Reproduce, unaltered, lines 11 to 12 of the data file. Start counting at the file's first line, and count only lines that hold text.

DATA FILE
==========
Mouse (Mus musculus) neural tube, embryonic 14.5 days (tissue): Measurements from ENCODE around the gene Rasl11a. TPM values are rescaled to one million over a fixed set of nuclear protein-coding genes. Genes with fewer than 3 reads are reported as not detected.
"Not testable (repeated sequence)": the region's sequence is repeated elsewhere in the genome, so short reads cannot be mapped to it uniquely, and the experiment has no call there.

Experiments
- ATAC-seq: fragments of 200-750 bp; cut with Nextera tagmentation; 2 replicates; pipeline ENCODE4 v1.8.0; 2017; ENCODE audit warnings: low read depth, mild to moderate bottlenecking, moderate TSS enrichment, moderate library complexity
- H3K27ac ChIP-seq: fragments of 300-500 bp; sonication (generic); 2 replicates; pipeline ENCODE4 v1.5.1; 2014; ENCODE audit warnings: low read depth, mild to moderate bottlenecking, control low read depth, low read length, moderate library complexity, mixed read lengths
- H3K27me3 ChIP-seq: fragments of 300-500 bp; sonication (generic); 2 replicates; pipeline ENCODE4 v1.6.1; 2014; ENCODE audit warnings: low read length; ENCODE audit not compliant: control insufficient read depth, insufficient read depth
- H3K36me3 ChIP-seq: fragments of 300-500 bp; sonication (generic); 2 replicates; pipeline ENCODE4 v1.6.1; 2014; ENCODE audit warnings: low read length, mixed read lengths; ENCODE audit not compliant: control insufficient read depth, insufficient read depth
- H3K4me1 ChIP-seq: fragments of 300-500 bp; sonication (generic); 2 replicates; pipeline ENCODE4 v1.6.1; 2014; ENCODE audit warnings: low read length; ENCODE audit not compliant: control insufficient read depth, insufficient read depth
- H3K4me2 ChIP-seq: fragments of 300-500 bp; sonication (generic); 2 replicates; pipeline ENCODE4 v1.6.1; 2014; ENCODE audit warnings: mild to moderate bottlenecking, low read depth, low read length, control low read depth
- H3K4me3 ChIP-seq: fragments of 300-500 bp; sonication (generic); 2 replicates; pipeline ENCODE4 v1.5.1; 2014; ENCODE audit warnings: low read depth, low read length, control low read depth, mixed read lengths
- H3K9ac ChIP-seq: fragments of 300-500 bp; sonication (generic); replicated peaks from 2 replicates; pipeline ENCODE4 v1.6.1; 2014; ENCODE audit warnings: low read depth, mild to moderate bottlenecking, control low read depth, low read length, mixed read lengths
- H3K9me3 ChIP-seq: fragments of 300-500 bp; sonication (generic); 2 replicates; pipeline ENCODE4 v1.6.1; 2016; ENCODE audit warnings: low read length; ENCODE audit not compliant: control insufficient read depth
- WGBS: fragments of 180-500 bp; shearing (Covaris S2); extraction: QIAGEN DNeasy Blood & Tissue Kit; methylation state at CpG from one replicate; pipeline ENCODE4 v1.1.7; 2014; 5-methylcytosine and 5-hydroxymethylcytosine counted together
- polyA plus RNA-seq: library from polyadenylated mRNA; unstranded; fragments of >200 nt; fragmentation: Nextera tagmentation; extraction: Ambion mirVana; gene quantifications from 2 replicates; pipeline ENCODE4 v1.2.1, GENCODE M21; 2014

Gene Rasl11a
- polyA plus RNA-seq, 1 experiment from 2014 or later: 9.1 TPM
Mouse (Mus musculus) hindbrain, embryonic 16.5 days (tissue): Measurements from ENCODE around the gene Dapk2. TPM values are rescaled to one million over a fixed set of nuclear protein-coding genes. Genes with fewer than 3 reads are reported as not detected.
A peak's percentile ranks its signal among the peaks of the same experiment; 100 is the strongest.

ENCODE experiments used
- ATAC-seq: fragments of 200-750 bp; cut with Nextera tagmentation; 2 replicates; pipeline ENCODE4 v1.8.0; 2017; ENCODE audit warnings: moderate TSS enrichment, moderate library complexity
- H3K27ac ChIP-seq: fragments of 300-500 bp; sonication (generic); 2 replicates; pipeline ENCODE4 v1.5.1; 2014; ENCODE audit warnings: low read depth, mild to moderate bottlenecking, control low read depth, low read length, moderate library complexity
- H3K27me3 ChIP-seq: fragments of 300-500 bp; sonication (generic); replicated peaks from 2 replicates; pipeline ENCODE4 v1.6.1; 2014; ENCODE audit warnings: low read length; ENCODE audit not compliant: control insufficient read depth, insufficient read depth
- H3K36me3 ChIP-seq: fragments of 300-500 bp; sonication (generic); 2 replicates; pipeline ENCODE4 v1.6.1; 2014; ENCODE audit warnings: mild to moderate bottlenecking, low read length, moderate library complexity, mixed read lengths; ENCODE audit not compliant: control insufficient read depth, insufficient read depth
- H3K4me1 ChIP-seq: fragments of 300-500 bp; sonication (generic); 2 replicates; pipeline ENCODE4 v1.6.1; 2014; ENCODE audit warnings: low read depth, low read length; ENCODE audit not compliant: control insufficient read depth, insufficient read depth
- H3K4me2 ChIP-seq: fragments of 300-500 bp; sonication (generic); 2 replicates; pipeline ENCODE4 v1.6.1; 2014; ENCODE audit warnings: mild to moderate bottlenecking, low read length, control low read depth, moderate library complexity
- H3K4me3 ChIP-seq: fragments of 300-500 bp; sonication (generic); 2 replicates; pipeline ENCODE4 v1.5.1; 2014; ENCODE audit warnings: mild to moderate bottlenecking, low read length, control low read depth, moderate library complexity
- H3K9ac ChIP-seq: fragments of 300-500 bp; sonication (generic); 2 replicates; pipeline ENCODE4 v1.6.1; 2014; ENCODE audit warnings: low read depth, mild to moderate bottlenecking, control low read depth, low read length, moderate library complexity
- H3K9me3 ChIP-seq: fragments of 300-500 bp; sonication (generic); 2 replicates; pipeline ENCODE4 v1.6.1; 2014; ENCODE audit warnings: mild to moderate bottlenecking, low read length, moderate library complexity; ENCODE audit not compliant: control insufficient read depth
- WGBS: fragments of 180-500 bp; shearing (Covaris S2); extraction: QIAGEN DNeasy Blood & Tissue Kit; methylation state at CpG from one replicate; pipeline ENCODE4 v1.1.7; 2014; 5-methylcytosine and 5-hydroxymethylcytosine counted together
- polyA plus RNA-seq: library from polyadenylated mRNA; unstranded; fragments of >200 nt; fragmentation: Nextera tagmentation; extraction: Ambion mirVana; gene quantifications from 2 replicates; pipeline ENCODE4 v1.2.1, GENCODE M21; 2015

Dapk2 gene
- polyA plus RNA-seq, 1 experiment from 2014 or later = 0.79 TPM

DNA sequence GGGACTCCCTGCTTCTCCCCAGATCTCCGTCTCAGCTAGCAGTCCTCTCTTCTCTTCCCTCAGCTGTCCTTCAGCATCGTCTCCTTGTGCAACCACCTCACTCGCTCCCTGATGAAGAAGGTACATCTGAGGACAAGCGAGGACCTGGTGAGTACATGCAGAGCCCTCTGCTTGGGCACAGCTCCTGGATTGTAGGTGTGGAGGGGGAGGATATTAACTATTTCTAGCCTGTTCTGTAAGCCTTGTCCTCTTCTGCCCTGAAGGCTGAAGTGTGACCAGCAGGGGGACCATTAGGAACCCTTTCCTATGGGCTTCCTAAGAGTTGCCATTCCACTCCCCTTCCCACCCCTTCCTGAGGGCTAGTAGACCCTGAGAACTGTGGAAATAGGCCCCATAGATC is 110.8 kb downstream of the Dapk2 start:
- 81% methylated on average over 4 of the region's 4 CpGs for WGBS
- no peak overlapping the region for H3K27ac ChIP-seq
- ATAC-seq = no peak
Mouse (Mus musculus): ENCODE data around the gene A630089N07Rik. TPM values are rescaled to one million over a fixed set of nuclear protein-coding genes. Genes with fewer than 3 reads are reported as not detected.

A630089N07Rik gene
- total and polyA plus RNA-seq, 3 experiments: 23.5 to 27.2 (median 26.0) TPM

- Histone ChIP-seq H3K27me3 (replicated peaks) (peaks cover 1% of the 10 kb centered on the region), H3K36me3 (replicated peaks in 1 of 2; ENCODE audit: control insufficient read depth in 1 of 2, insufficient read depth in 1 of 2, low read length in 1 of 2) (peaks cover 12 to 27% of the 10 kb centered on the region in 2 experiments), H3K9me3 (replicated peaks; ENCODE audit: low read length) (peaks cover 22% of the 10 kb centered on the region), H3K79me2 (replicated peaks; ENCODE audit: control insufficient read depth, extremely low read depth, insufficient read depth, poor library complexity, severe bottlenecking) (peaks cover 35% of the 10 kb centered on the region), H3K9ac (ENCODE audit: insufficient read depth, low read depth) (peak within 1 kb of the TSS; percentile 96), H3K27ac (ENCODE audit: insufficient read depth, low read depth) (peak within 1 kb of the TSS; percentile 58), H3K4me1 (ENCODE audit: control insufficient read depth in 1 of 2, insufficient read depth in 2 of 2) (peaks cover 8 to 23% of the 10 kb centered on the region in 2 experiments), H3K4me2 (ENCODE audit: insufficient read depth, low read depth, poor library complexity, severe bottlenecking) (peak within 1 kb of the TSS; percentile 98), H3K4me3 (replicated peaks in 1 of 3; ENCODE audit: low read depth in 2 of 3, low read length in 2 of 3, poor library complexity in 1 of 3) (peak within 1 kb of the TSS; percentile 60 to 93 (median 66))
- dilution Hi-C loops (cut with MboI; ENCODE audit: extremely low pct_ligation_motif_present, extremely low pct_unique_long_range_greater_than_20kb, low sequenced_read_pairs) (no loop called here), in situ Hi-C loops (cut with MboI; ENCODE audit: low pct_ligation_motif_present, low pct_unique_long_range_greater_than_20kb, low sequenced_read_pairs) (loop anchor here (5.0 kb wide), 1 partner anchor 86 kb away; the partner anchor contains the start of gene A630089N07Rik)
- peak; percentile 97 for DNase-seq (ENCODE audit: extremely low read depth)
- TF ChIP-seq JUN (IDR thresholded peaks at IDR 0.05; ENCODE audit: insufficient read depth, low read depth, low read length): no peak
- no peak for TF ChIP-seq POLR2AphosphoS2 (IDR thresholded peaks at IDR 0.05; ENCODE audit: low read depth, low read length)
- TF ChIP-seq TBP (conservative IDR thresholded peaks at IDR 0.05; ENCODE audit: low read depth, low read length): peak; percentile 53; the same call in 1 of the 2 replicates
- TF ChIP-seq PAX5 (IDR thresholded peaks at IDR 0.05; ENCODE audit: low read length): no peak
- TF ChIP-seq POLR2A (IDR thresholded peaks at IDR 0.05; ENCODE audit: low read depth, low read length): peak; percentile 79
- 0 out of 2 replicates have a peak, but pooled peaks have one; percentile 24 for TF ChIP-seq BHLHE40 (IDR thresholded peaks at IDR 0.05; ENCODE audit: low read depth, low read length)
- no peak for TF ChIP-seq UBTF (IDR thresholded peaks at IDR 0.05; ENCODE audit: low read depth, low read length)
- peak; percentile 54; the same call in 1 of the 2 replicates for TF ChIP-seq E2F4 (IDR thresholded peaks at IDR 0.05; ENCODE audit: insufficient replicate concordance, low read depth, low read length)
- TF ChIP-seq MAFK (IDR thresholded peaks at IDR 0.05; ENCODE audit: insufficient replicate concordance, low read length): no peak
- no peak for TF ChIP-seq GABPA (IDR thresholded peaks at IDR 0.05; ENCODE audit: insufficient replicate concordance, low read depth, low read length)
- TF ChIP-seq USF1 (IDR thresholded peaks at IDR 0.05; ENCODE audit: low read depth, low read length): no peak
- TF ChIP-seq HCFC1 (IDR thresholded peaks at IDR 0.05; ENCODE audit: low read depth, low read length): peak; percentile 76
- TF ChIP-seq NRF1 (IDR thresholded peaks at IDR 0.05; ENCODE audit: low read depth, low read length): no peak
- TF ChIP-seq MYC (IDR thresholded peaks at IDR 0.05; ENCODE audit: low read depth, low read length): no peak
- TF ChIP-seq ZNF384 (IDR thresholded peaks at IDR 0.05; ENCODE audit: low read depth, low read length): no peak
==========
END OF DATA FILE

- H3K9ac ChIP-seq: fragments of 300-500 bp; sonication (generic); replicated peaks from 2 replicates; pipeline ENCODE4 v1.6.1; 2014; ENCODE audit warnings: low read depth, mild to moderate bottlenecking, control low read depth, low read length, mixed read lengths
- H3K9me3 ChIP-seq: fragments of 300-500 bp; sonication (generic); 2 replicates; pipeline ENCODE4 v1.6.1; 2016; ENCODE audit warnings: low read length; ENCODE audit not compliant: control insufficient read depth